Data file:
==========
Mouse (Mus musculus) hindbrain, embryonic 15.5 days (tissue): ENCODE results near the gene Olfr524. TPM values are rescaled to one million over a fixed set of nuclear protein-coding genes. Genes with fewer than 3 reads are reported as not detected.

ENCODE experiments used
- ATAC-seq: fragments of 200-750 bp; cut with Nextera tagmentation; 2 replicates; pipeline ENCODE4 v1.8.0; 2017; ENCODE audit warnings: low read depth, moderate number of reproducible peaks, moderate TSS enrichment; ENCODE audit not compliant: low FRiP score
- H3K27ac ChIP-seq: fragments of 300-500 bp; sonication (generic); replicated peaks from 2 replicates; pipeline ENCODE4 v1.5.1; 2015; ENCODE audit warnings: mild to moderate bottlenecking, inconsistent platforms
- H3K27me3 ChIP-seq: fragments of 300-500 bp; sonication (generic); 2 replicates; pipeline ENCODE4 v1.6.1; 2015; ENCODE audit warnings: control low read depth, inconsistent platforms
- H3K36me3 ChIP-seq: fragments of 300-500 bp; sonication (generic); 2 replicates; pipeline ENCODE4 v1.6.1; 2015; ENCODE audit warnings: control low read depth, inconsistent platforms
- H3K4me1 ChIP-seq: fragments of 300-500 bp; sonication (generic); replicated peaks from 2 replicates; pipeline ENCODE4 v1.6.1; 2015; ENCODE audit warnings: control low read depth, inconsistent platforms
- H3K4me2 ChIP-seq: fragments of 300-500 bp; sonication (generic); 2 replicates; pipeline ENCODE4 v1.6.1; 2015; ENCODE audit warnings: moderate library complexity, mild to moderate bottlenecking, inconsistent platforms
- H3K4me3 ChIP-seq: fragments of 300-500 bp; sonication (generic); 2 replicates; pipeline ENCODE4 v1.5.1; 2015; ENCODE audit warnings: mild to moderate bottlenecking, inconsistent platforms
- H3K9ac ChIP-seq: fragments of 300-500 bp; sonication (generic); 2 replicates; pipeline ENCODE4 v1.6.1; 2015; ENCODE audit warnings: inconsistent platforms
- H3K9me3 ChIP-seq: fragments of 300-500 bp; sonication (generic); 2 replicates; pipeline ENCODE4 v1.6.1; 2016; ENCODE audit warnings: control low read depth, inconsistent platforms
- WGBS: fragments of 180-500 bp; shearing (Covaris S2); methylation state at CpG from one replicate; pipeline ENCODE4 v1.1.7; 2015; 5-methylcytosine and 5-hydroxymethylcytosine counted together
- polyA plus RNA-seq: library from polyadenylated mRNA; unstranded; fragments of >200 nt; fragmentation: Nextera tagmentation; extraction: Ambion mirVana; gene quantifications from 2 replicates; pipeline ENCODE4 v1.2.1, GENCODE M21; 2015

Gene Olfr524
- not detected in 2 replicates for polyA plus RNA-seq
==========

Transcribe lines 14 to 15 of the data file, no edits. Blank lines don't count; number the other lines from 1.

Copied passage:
Gene Olfr524
- not detected in 2 replicates for polyA plus RNA-seq